If you've ever wondered why managing directors in investment banks don't always retire after a decade of earning $1m+, today's report on the characteristics of high earners from the British Institute of Fiscal Studies helps explain why: compared to many of their equally rich peers, high earners in banks don't have that much to spend.
The Institute of Fiscal Studies (IFS) calls out the numbers. To rank in the top 1% of UK income tax payers (310,000 people in total), you'll need a taxable income of at least £160k ($194k). To rank in the top 0.5%, you'll need £236k ($287k), and to rank in the top 0.1%, you'll need £650k ($790k).
Most managing directors in investment banks, in other words, are in the top 0.5% of UK earners. However, the IFS also says that the top 0.5% of UK earners are special in the way their earnings are structured. - A third of their income comes from partnership and dividends, on which they pay less tax.
In the UK, dividend income is taxed at 38% for higher rate tax payers and does not involve long hours at a desk. Partners, meanwhile, are taxed as self-employed individuals, allowing them to offset various costs against their income.
By comparison, the average senior banker still works long hours and is taxed through the pay as you earn (PAYE scheme), at a rate of 45% on all income above £150k. As a result, banking MDs lose an extra £35k+ a year to the taxman compared to their rich compatriots living a life of leisure on dividends.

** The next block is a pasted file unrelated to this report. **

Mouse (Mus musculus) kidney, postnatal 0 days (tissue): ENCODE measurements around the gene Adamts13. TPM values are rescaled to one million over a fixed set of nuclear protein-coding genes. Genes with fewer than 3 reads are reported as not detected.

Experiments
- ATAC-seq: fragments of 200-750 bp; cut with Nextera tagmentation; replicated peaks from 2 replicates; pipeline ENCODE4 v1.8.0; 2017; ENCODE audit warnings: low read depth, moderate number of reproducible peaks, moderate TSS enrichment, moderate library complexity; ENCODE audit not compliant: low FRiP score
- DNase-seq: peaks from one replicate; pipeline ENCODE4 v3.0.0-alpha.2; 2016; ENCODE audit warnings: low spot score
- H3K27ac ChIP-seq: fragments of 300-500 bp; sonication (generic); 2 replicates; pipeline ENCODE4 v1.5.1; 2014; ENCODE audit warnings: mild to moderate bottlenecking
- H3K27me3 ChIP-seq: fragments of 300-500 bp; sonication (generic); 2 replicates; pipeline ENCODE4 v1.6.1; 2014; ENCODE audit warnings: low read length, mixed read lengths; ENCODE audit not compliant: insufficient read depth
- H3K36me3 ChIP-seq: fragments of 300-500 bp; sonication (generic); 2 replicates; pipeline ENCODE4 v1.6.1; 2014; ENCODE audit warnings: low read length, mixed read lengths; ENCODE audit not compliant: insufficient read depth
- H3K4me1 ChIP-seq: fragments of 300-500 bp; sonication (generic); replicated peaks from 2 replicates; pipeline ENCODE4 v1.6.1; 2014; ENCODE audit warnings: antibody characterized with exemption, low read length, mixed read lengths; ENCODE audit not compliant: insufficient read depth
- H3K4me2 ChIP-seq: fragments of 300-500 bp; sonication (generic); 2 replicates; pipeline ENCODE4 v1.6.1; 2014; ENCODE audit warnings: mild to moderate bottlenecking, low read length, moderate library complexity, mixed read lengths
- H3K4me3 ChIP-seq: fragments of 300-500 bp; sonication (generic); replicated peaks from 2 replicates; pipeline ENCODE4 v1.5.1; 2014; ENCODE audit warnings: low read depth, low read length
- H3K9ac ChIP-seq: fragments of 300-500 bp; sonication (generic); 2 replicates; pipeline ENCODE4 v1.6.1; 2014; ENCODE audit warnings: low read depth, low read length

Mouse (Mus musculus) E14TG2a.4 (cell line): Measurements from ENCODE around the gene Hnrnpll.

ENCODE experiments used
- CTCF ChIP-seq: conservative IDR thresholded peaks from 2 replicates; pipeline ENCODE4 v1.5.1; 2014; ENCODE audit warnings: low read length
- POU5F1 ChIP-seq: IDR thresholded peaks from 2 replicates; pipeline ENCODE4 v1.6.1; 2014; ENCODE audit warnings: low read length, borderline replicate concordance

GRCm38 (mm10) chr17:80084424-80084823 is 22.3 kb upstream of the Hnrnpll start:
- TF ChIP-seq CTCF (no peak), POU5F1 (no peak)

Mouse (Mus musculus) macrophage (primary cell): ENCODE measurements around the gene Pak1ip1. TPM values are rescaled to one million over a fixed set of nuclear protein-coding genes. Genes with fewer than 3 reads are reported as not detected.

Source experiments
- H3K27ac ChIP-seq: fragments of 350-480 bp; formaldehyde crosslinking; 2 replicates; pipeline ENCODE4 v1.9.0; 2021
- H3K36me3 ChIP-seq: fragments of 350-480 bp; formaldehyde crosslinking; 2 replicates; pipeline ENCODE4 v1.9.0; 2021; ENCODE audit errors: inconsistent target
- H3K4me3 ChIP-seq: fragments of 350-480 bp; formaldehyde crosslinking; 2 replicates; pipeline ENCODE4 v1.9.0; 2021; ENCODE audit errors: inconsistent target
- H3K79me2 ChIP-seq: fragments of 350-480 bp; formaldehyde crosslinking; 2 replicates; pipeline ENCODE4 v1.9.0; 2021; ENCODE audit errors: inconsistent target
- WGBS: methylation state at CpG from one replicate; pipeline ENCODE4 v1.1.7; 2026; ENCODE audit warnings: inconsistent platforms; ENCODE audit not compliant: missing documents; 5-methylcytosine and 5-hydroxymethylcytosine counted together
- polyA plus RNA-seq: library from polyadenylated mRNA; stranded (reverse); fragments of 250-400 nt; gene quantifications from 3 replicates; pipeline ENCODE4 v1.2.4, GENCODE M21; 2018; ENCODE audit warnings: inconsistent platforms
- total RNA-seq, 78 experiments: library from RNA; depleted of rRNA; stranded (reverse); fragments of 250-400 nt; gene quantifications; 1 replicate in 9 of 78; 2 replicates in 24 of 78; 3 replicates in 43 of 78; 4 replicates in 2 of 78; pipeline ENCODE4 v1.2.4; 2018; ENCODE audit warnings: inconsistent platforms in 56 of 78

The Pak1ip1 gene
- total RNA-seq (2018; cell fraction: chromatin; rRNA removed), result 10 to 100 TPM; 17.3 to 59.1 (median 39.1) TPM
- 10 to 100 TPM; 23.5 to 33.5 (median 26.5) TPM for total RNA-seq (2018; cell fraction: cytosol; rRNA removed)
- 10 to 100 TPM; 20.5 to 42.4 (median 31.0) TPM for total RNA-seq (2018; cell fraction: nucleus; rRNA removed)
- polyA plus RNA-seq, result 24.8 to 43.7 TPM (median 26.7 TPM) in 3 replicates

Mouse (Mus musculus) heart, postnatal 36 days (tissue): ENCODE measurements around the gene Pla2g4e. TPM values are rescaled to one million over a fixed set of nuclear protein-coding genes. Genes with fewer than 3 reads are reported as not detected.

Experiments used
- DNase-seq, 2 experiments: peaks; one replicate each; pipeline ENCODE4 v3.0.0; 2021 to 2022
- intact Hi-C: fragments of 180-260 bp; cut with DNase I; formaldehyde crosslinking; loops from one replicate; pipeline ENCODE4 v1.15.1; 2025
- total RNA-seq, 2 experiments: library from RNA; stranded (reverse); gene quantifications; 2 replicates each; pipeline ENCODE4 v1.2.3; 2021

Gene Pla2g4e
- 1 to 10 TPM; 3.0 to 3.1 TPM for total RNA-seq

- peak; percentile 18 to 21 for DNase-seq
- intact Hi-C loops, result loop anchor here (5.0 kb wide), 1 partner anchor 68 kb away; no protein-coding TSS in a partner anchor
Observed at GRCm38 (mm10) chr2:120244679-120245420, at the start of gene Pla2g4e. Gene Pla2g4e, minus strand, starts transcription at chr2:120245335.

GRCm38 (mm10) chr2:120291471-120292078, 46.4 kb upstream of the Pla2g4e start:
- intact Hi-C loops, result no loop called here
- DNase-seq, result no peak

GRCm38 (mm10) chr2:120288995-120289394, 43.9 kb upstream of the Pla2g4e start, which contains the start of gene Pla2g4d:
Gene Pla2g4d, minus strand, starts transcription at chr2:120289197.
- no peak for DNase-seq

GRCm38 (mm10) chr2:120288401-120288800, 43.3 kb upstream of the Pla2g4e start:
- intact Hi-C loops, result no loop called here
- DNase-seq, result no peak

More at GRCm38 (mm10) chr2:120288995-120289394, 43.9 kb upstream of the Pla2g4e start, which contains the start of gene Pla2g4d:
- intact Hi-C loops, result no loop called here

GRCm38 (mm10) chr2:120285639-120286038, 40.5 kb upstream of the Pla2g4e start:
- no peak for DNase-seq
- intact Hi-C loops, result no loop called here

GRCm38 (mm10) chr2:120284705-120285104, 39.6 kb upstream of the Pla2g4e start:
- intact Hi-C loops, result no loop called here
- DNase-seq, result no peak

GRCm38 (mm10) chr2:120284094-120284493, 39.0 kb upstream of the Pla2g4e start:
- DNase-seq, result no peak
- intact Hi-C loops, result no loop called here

No one's going to feel any sympathy for banking MDs who are bringing home over £50k ($61k) a month, and rightly so. But the IFS's revelation does explain why some high earners at the top of the finance industry don't feel as liquid as the people they consider their peers - they're not.
The London School of Economics' Inequalities Institute encountered a different perspective on the same issue in 2017 when it spoke to an unnamed City of London banker earning a "few hundred thousand pounds" a year. The banker said his level of income didn't, "feel that great," compared to other parents at his childrens' school who had assets of £100m+ and were living off dividends and other passive income. " "None of them really work," he complained, noting that those that did just had a little vanity hedge fund "on their own terms."
Banking has always involved long hours, but in the distant past banks had all sorts of measures for 'mitigating' the tax paid on bonuses. Coincidentally, bankers used to retire younger then too. These days, high earning bankers are taxed like everyone else - except their peers in the 0.1%.
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